[This post is a bit different than my usual posts. No spoilers!]
When my spouse and I visited the Henry Art Gallery at University of Washington, I was overwhelmed by the experience of the Skyspace designed by James Turrell. This video links to information about the installation. Later in the day, I returned alone, and the Skyspace was empty. As I looked through the aperture in the roof, shaped a bit like an egg, I fell into a meditative state, not entirely dissimilar to walking a labyrinth. It was amazing: pleasantly warm with an azure sky above. I realized that our minds are similar to this installation. The installation limits (or focuses) our perceptions on a small sliver of the sky.
Although I could hear the occasional cries of seagulls, they only flew over the visible area twice. I started to ponder the different senses and how there might be other experiences that we miss because of our filters as human beings, a common question of people generally and philosophers. An example of this I’ve seen repeatedly is about the different vision perceptions of other animals, or even other humans. According to this blog post, mantis shrimp are amazing and are being researched in terms of their eyes, which perceive the world quite differently than our eyes.
This applies, too, to how we allow for our fears and anxieties to limit our experiences in other ways. I’m terrified of heights, but I had an opportunity to hike a trail at Mount Rainier a couple of days ago. While I was up there, I started to think about how I don’t want my “perception filter” to be limited by fear.
Also, my somewhat spotty meditation practice over the past ten years helped. I’ve done walking meditations so instead of being afraid as I saw a long trail on the side of a mountain, I decided to focus more more of my attention on my feet and where I was walking one moment at the time. I was essentially limiting my perceptions intentionally, just like looking at the roof in the Skyspace to be able to follow my party. (The views of Mount Rainier were some of the best I’ve ever experienced and definitely worth it.) I know that both psychologists and Buddhist practitioners spend a great deal of time pondering these issues than I ever will, but it was intriguing to see how it applied to my life. James Turrell’s Skyspaces are all over the US and the world, and I want to visit more of them.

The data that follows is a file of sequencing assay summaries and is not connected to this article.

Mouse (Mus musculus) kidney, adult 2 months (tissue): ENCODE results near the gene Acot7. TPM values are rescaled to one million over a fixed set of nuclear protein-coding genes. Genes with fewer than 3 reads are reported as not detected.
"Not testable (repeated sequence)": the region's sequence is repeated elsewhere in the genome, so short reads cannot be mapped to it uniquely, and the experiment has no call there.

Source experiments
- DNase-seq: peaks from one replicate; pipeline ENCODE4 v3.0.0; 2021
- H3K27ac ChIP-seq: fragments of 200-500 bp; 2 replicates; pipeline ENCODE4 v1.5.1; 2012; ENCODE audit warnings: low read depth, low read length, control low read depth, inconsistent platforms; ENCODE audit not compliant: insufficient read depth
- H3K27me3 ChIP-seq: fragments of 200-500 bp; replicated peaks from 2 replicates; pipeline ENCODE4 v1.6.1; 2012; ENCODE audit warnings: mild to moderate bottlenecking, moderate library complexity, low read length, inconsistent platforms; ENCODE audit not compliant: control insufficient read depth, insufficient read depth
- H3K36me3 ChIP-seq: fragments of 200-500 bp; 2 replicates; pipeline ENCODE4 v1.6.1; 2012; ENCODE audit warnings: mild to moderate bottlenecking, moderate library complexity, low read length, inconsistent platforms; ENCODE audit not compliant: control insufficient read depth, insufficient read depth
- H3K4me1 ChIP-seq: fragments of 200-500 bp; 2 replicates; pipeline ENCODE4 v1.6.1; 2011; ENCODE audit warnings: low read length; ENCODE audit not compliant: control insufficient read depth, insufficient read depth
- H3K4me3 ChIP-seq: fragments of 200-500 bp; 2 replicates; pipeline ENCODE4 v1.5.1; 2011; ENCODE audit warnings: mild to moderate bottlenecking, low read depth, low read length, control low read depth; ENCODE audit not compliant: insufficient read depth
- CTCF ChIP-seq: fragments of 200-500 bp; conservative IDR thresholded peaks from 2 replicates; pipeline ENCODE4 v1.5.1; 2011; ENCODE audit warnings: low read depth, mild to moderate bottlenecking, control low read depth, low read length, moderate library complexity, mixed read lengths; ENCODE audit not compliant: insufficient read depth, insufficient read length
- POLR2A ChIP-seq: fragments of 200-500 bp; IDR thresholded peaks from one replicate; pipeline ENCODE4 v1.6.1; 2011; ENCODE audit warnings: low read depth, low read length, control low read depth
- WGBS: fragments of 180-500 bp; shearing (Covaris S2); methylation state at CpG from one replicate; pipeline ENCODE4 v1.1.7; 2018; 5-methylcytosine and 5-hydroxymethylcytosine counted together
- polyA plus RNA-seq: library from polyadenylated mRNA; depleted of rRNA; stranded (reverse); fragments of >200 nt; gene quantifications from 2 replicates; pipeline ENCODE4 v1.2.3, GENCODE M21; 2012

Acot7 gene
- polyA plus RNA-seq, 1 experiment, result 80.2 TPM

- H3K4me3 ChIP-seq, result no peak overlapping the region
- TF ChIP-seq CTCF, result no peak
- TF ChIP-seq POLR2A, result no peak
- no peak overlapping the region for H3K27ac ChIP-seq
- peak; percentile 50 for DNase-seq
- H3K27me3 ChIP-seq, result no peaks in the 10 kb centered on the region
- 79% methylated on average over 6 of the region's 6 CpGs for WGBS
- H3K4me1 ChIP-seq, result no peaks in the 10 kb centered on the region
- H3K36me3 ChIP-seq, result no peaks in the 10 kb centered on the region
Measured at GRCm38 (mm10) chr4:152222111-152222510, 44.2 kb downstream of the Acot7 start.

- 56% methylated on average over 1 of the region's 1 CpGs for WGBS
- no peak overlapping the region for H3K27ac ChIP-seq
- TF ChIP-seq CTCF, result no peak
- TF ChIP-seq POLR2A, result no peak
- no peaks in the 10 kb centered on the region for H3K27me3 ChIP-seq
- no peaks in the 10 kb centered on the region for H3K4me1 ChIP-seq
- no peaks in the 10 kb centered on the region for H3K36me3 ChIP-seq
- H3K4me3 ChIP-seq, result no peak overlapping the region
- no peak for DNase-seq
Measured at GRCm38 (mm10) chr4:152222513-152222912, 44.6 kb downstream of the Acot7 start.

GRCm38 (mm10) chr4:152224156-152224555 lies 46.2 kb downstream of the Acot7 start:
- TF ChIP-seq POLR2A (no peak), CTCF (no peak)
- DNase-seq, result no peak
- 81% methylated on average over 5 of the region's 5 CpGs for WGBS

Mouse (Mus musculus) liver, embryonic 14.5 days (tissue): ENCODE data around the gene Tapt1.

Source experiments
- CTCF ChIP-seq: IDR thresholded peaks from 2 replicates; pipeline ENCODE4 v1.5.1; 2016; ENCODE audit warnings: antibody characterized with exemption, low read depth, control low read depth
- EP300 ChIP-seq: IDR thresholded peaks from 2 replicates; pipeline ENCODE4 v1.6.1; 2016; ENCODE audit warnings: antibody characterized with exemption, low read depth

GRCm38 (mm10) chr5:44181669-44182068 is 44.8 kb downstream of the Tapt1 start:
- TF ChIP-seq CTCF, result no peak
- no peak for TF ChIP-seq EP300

In terms of sociology, I think that this quote from Turrell’s website sums up how this relates: “Turrell often cites the Parable of Plato’s Cave to introduce the notion that we are living in a reality of our own creation, subject to our human sensory limitations as well as contextual and cultural norms.” The cultural values and norms that we are taught shape what we expect to see and our perceptions. The ideologies that we are taught contextualize what we are able to see, hear, think, feel, etc. Although there is room for deviance, rebellion, and change, our formative experiences during socialization create the lens we happen to view the world from. As always, I wonder how we can shape the cultural values in our societies for people’s wellbeing.